It’s a noisy world–and you’ve got to cut through that noise to get noticed. What’s the point in creating content that nobody reads or watches? How long will you keep up your content creation journey if you don’t see results? Using curiosity and tension in your content is one of the best ways to ensure your viewer will keep viewing. If you want them to move from your audience to your community ultimately, you’ll want to learn the why + how behind open loops. Read on for the how-tos and seven examples of open loops you use in your content today.
Content can indeed play an instrumental role in our business growth, but it’s only going to do that if it’s promoted effectively, if it’s optimized for its target audience, your best client, and if it’s designed to make a true impact.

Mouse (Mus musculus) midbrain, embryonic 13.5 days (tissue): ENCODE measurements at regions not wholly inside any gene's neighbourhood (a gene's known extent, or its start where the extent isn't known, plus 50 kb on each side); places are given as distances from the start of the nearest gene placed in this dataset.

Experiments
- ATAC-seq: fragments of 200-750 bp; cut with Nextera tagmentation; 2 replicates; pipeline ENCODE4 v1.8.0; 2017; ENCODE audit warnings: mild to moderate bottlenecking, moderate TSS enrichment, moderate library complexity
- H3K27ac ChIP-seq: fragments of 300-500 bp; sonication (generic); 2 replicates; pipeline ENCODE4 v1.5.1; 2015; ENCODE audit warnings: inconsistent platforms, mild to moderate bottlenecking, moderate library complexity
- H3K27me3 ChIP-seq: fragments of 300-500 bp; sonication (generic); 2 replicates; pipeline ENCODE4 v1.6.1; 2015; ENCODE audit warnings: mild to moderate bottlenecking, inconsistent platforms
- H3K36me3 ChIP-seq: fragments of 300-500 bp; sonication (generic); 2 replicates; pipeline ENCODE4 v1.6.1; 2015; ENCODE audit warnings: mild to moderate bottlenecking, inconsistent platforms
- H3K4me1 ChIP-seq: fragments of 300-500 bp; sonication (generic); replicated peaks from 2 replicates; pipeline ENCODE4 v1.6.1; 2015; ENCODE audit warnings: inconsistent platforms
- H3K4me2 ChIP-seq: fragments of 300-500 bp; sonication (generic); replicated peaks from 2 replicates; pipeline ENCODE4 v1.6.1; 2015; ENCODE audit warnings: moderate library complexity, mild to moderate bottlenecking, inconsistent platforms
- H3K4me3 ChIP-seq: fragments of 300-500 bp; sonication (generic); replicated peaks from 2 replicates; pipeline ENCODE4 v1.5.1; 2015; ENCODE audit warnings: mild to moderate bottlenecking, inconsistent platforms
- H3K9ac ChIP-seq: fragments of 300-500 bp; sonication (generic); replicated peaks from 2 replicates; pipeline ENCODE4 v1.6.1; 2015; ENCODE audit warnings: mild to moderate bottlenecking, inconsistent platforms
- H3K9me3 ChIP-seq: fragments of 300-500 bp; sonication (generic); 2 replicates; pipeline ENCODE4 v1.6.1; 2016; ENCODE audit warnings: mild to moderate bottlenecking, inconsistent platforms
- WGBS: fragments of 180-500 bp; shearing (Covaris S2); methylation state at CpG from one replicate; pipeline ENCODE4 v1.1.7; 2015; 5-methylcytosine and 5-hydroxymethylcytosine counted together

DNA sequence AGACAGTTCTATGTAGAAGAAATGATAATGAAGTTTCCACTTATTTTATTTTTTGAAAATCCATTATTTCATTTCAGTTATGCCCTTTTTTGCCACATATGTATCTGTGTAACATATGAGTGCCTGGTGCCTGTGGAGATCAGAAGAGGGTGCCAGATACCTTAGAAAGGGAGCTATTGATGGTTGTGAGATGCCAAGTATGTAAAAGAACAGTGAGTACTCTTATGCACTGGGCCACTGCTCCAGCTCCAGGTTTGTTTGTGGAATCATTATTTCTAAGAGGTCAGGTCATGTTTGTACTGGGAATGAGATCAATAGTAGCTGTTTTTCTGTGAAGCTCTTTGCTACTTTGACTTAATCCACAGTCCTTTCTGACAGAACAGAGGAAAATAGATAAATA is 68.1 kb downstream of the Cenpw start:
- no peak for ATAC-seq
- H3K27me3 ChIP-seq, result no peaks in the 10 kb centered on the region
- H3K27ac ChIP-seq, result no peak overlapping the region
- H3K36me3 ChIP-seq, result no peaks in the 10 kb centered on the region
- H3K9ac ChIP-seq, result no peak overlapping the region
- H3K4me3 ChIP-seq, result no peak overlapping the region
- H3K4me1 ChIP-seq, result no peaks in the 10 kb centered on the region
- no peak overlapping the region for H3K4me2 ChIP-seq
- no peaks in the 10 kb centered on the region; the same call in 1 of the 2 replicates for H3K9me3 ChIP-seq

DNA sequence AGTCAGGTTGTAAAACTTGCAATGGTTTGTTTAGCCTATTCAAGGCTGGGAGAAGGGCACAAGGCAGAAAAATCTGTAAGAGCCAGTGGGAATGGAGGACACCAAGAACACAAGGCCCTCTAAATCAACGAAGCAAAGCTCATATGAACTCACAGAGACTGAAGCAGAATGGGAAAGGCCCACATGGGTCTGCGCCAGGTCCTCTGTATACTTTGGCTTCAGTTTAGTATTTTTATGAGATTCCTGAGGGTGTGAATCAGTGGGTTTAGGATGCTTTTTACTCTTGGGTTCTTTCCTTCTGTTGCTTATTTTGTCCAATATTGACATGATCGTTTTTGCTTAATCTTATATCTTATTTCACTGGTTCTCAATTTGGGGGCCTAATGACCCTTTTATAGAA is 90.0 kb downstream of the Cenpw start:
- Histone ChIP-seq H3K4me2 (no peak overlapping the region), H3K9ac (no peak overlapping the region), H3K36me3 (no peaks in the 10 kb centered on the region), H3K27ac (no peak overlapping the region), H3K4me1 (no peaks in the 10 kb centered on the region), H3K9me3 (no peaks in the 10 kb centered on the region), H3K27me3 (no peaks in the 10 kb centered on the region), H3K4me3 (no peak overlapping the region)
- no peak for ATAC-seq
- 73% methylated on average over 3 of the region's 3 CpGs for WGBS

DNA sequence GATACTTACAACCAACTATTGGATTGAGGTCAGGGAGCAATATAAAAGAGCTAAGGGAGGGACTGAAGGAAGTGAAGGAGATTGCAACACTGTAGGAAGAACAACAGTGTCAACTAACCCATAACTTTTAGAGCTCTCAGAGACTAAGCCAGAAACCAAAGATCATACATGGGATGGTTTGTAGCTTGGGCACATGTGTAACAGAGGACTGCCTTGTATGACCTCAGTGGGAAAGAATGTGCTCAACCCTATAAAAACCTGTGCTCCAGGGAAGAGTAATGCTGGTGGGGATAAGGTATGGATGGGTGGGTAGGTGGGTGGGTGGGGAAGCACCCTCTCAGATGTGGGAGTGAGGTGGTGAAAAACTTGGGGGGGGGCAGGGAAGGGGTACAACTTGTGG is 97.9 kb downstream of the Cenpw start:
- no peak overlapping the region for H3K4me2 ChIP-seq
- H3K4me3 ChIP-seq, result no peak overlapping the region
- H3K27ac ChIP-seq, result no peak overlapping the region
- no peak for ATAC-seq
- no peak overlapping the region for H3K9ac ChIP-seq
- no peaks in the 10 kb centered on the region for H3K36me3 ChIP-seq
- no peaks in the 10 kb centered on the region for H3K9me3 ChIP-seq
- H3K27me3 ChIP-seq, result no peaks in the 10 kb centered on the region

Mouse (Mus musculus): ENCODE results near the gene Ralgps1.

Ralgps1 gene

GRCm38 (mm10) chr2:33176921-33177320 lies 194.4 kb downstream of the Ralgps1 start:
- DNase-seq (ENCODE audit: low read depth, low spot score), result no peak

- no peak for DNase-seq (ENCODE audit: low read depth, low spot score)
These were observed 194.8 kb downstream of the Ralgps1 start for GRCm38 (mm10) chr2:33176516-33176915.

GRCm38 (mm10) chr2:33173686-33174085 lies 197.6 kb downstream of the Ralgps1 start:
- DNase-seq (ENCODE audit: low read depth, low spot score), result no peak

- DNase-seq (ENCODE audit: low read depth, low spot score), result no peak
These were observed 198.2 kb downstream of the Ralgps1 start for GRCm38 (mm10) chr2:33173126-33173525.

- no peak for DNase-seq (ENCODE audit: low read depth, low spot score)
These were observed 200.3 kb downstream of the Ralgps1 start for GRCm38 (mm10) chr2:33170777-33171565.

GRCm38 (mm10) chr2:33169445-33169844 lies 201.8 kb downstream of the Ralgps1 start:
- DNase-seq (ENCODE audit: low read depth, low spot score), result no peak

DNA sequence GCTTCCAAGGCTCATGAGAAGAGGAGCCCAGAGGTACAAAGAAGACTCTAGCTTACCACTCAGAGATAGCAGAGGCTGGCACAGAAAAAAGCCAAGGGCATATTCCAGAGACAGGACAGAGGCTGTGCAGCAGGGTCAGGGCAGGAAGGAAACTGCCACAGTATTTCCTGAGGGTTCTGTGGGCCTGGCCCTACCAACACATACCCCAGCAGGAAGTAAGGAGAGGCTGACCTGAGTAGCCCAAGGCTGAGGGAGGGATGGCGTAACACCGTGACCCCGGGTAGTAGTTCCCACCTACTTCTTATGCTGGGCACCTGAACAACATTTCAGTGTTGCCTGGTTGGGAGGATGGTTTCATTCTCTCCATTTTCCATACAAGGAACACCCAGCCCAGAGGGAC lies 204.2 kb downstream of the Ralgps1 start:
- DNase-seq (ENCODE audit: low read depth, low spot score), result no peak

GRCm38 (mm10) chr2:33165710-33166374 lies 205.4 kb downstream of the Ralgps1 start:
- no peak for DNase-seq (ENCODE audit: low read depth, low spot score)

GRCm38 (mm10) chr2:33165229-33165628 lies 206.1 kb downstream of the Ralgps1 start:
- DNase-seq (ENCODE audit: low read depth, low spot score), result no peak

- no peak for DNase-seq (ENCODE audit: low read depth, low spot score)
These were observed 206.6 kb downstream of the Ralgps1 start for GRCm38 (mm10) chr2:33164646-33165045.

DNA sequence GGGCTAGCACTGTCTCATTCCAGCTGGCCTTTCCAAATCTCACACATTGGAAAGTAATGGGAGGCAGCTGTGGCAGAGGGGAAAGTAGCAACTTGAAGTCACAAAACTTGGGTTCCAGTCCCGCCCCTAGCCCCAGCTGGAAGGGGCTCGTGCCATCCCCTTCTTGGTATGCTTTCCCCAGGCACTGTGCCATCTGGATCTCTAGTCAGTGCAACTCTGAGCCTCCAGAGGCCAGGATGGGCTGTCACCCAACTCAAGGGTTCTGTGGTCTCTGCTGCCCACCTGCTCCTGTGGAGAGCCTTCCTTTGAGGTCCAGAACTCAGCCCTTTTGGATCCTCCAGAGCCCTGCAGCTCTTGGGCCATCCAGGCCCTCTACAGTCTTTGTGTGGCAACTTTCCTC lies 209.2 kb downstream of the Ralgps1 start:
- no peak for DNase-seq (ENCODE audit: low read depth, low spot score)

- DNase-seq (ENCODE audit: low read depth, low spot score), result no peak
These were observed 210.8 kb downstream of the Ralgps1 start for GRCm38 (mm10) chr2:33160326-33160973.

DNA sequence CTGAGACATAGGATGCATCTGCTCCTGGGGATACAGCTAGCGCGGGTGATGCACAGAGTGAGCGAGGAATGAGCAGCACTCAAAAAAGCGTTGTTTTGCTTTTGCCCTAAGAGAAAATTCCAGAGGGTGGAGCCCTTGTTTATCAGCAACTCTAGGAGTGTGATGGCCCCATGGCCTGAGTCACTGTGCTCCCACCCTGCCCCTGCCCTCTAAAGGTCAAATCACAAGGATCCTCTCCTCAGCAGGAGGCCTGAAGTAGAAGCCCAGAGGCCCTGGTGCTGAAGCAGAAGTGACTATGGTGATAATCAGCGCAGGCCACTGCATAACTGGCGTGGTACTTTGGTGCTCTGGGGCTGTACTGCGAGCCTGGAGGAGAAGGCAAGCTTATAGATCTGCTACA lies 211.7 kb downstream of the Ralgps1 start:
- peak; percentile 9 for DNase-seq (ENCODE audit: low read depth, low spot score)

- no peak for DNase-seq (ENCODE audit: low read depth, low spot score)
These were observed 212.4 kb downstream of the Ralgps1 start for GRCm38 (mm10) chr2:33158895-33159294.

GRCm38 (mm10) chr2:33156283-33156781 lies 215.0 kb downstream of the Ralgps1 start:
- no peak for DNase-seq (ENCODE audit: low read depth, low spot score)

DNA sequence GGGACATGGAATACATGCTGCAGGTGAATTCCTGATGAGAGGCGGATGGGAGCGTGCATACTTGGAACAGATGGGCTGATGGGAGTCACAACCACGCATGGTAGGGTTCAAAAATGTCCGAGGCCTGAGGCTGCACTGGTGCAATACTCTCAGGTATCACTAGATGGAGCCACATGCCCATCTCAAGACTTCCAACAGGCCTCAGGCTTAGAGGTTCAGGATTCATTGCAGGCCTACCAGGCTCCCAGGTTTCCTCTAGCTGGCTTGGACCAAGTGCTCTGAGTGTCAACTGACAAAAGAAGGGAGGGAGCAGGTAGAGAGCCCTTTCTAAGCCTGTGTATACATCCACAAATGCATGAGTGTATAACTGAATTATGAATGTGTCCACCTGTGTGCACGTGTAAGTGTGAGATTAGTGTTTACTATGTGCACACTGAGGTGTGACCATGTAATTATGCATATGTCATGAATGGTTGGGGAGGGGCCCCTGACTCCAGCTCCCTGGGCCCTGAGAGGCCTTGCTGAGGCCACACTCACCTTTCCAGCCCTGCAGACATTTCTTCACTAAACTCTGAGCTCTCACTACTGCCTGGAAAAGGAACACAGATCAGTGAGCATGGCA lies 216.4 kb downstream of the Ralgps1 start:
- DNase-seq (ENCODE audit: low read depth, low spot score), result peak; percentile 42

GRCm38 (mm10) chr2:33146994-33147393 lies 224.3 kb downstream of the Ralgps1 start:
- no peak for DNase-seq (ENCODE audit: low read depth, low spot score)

listen to this content
Listen to this episode on:
Highlights in this episode:
- [00:00:52] Taste outpaces expertise; reach for improvement.
- [00:04:02] Redefining what task completion means in regards to content.
- [00:05:43] The three things your content needs to be effective in your business.
- [00:06:03] Close the promotion gap in business with 2 methods.
- [00:07:28] Switching to a biweekly podcast schedule.
In the world of content creation, like much of creative work, there is often a divide between our aspirations for quality work and the actual skill level we possess. This disparity is known as The Taste Gap, coined by Ira Glass. While the taste gap can motivate us to improve our skills, it is The Promotion Gap that poses a danger for content creators, especially those who rely on their content to market their businesses.